Ever at odds with England, France staged several raids on Sandwich.  In 1217, they burned much of the town.  A toll ferry carried traffic across to Thanet until a bridge was built.  A version of it stands today.  The structure was originally a drawbridge but was rebuilt as the current single lane swing bridge.  Traffic approaches the bridge through the Barbican or David’s (Davis) Gate (photo above.)  The town had been granted the right to have its own municipal court as a cinqueport privilege.  A Guild Hall with a court room was constructed in 1359 that still stands today.  The town had a mayor and all the eligible men of voting age participated in town business including serving on juries.

The Great Storm of 1287 brought a devastating tidal wave storm surge carrying so much silt that the harbor was filled in.  The river remained deep enough for good sized ships to navigate so Sandwich continued as a port two miles inland from the sea.  A wide place in the river called Sandwich Haven provided safe docking for trade ships.  The French attacked several more times including in 1457 when the mayor was killed.  Since that time all the mayors of Sandwich wear black robes of office to signify mourning.  In the 1450s the king became so concerned about attacks by the French that he ordered the town better fortified.  More and higher walls were built and stronger gates.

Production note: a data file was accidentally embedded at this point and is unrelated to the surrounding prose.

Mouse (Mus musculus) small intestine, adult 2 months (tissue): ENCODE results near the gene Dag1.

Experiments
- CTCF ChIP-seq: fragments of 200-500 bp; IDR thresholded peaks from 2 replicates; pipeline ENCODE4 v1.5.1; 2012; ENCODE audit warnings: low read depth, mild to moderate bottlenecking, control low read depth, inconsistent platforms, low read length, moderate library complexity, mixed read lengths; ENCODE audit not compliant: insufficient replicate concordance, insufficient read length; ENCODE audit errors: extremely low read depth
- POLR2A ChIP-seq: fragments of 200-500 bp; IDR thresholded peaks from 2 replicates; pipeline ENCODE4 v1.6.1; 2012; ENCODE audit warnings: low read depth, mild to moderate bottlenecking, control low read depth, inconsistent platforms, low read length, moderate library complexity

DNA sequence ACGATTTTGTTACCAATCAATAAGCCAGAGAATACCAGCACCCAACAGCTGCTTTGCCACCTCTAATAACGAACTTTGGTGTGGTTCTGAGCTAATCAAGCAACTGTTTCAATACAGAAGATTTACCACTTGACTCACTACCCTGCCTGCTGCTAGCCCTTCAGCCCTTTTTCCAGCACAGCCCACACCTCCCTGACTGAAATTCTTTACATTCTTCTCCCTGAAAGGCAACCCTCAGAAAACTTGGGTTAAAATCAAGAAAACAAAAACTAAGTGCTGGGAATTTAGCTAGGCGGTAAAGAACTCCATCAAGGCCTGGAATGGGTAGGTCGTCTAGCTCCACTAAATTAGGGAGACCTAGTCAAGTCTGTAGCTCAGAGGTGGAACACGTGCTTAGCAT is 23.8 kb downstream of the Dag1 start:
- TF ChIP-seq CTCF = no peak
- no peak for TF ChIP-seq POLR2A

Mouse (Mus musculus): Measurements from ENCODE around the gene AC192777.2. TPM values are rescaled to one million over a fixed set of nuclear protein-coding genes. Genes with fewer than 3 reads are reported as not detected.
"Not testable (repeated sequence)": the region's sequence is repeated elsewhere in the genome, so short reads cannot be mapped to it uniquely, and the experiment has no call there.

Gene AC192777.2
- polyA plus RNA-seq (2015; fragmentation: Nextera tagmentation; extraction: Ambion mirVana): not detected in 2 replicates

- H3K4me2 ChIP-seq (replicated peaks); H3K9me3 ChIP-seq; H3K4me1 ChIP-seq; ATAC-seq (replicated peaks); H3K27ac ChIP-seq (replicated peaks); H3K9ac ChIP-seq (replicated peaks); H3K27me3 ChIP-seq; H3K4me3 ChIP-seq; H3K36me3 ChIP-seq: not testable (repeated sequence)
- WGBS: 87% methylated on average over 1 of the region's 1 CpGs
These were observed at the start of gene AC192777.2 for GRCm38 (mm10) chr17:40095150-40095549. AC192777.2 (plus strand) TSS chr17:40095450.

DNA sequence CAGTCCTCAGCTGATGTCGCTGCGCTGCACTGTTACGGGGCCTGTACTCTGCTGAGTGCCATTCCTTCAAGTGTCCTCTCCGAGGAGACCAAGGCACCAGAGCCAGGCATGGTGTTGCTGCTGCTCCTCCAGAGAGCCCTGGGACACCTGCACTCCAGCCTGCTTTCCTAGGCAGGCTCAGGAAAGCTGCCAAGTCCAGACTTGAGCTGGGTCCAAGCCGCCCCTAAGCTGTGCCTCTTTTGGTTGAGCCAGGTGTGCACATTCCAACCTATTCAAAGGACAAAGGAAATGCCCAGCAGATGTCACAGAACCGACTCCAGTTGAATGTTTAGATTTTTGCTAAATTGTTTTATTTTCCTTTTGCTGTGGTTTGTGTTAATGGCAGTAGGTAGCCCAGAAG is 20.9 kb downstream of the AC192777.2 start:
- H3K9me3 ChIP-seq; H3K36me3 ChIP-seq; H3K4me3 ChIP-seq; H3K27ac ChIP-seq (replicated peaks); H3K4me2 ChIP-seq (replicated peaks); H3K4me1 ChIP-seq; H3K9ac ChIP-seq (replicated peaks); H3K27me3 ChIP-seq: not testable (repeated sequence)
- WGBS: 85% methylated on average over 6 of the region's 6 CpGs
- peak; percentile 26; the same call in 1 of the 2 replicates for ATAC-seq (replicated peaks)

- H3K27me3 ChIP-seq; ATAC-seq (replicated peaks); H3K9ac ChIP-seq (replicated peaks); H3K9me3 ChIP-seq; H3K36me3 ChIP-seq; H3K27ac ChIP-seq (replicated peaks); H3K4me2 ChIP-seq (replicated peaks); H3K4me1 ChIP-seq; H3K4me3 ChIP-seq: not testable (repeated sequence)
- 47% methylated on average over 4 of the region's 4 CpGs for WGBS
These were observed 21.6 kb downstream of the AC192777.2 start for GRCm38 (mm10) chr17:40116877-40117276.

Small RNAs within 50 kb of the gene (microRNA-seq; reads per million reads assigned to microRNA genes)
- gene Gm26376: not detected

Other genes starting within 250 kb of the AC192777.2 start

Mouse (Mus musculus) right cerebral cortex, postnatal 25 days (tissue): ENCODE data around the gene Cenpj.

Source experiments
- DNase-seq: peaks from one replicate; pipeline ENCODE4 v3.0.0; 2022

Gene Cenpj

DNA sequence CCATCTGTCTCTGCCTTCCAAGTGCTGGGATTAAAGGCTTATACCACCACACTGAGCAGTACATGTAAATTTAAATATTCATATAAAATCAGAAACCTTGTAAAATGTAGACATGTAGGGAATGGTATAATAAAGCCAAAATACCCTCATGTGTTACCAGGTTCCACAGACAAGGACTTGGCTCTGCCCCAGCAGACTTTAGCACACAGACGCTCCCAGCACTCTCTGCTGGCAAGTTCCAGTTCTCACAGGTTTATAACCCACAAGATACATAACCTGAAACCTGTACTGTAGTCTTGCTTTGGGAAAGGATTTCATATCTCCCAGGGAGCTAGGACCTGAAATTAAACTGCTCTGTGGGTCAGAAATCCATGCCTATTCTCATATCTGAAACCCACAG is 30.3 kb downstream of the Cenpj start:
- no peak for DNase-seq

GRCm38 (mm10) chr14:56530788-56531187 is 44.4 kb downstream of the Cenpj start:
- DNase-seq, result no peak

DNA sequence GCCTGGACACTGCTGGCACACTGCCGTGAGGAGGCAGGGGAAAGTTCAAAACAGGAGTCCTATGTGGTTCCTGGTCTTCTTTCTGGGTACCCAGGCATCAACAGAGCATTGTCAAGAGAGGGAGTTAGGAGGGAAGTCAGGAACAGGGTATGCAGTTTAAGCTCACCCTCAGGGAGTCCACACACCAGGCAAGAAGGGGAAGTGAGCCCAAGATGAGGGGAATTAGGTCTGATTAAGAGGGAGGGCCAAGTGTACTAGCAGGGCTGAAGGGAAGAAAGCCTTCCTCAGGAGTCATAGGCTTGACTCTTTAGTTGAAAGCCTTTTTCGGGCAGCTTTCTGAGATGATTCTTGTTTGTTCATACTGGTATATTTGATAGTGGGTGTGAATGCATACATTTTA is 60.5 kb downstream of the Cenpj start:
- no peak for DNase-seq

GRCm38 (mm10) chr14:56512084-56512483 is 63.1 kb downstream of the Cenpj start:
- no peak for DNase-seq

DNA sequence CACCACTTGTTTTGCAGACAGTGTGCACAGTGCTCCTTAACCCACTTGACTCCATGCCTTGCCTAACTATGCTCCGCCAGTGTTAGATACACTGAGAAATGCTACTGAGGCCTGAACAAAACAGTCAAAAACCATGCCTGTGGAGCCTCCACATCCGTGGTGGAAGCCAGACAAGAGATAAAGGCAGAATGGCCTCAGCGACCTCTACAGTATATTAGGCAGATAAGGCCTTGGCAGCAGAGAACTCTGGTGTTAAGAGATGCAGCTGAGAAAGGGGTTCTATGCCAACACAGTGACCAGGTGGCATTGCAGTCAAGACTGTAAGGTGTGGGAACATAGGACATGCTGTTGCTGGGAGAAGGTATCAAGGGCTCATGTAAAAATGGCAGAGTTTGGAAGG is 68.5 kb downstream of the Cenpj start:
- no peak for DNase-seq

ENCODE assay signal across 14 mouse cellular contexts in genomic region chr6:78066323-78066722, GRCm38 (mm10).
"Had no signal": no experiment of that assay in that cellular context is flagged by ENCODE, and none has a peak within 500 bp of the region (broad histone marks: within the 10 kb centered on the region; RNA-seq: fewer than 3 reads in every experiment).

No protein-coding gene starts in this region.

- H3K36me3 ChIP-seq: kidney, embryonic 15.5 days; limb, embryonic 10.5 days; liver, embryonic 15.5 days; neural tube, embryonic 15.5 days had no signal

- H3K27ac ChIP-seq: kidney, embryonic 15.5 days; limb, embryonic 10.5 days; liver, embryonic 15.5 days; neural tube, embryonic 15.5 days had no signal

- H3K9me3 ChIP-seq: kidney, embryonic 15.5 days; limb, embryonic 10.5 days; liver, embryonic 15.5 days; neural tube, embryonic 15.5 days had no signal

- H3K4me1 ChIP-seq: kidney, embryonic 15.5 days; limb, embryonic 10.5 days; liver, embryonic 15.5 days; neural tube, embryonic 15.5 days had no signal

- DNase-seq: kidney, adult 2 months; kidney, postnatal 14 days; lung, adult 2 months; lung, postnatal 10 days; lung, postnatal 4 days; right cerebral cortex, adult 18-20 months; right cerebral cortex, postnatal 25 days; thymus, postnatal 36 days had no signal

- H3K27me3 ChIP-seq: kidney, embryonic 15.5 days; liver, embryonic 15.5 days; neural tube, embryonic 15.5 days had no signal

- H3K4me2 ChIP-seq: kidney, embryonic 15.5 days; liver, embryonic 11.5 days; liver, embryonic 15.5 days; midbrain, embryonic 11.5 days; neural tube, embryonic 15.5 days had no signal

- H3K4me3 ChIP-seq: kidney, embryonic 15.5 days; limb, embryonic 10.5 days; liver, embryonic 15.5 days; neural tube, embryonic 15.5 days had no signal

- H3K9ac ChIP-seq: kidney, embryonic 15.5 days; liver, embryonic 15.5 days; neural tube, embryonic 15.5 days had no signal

The end of Sandwich’s days as a port city occurred in the late 1550s when Pope Paul IV lost a large ship. It sank right at the mouth of Sandwich Haven.  Soon silt and sand built up around the wreck effectively stopping up the entrance to Sandwich for large trading vessels.  Attempts to cut a deeper passage failed.